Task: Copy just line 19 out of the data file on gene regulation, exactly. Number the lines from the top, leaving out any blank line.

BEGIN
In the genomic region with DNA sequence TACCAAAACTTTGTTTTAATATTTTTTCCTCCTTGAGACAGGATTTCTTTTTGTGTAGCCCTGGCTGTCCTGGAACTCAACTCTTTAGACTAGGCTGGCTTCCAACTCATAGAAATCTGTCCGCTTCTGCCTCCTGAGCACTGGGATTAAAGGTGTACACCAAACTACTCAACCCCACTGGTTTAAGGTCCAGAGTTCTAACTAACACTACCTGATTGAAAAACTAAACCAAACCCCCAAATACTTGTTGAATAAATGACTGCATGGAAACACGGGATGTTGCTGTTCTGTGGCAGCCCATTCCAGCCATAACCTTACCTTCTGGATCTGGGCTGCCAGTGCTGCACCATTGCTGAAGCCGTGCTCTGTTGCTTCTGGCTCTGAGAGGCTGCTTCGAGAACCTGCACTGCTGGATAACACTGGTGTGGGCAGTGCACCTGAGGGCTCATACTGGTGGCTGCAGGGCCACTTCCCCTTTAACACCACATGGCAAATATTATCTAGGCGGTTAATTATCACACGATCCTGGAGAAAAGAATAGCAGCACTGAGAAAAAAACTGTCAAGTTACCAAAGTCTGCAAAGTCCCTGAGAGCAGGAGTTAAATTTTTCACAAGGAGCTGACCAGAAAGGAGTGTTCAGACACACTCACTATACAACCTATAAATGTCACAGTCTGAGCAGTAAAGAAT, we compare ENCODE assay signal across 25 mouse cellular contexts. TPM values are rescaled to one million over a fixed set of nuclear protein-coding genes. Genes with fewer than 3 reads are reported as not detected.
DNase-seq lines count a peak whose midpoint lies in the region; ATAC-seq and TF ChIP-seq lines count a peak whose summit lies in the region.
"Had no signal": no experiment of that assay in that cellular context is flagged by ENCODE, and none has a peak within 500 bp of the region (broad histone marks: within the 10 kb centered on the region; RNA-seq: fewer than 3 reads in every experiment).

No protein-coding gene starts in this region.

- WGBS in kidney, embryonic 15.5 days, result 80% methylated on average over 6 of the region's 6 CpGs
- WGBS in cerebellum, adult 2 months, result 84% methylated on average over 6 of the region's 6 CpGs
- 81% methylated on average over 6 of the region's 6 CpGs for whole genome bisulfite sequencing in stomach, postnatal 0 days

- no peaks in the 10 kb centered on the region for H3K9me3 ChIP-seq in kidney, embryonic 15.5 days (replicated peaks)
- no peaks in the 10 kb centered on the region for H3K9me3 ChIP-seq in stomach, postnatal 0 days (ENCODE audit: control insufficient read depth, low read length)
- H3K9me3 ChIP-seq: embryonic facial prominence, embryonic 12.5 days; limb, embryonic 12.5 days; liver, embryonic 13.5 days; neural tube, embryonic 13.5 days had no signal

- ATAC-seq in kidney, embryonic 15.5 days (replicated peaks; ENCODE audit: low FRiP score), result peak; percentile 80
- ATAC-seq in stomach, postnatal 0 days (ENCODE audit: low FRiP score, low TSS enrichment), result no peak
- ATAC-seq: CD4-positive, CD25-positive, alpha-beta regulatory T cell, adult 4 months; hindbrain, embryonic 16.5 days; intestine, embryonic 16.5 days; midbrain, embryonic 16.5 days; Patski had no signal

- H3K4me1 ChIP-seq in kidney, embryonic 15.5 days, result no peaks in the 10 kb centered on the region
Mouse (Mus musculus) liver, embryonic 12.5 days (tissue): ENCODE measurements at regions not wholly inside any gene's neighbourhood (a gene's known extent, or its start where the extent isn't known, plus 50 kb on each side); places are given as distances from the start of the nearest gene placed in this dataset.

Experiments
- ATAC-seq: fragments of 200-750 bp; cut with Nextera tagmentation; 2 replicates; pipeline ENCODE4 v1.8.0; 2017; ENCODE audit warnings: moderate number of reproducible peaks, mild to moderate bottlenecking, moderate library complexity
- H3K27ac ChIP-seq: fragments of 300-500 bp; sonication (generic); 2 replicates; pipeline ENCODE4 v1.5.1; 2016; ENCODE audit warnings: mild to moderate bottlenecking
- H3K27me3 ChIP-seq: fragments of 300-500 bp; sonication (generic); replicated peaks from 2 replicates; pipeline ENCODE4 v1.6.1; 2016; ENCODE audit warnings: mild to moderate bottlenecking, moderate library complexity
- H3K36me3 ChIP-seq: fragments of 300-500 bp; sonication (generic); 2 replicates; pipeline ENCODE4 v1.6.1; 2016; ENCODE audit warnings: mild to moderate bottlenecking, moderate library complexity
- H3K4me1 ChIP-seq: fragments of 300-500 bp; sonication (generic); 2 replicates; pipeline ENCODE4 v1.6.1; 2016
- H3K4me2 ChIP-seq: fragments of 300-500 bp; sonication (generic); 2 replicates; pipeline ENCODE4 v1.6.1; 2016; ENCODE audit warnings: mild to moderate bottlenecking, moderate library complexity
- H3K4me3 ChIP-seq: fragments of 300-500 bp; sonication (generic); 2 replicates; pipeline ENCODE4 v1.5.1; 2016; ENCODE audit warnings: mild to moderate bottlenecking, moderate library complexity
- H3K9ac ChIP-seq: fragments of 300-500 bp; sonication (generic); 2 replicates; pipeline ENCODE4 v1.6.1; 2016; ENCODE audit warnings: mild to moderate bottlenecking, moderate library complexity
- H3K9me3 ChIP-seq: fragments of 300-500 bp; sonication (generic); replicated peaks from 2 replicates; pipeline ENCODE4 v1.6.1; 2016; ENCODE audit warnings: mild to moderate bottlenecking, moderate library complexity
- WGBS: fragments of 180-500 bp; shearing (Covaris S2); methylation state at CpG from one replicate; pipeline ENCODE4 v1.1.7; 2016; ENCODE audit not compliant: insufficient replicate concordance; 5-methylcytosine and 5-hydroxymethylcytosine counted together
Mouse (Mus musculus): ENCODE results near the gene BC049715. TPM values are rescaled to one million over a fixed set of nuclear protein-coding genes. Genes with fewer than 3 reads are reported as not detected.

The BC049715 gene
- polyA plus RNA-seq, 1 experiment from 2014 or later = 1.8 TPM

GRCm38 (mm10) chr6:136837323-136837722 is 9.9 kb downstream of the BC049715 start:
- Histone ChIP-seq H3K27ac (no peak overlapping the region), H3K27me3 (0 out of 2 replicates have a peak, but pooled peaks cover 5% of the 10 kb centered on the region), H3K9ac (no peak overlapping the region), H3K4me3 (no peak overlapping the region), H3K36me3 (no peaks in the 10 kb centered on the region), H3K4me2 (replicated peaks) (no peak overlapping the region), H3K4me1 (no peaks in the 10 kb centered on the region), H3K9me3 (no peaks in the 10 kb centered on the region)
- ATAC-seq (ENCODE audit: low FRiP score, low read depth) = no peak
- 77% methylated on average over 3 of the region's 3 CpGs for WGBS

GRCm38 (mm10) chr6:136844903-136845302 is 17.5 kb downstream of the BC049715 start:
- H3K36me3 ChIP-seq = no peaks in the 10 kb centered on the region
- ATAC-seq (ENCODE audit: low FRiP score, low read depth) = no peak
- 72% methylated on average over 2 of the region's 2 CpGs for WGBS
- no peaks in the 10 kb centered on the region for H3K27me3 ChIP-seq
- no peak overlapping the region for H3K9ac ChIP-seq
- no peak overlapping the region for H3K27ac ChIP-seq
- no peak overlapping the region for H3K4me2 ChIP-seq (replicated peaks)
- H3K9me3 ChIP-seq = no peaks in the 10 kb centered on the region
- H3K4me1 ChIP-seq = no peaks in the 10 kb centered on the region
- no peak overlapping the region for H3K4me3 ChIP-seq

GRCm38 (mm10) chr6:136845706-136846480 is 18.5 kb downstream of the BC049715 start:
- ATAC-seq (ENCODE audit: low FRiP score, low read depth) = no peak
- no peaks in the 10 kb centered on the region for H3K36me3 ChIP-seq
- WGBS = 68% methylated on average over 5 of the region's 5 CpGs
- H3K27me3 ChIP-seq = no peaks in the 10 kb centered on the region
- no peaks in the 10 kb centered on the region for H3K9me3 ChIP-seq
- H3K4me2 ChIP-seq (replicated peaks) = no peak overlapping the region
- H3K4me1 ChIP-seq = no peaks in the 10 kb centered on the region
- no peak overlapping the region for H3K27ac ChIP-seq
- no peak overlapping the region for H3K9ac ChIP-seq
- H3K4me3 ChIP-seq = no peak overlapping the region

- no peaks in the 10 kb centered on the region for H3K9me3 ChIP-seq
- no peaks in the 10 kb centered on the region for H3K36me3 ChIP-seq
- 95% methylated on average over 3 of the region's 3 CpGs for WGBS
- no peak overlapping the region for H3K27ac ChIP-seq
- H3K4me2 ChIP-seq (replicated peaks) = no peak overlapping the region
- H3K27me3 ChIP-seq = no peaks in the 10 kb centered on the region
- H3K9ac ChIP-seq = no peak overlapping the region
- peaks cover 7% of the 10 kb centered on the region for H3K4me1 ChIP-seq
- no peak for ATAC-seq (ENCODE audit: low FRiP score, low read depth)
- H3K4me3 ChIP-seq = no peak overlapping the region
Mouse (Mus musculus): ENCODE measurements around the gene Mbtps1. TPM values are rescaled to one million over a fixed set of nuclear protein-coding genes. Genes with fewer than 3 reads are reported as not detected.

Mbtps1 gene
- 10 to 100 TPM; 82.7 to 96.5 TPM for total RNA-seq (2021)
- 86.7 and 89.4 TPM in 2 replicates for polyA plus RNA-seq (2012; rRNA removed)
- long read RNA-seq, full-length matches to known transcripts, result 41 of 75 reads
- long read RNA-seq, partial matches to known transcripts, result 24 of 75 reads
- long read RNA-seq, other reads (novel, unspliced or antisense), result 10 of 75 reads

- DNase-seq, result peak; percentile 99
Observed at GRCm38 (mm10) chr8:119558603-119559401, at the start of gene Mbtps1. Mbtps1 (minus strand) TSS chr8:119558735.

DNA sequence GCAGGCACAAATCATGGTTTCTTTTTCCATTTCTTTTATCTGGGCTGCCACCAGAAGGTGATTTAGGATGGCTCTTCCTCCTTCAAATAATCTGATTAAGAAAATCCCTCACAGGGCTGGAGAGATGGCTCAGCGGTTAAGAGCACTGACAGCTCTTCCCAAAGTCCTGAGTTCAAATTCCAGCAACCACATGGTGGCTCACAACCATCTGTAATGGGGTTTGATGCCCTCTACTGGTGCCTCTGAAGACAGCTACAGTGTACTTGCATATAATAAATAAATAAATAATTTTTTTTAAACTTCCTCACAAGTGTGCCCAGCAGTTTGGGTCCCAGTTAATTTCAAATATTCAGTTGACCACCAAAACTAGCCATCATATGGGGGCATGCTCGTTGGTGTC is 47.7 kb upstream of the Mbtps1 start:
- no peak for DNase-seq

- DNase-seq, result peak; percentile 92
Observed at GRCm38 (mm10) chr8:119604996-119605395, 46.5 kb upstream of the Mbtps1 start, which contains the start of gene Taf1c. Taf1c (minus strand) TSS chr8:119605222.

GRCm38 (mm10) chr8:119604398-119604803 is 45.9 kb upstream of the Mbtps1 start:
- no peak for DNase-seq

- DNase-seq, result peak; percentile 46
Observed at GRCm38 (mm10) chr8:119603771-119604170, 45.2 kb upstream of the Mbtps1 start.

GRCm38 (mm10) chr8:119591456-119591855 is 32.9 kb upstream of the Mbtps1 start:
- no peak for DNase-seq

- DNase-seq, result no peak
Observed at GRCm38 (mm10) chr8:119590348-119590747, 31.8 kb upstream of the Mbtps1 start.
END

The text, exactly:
- H3K27me3 ChIP-seq: fragments of 300-500 bp; sonication (generic); replicated peaks from 2 replicates; pipeline ENCODE4 v1.6.1; 2016; ENCODE audit warnings: mild to moderate bottlenecking, moderate library complexity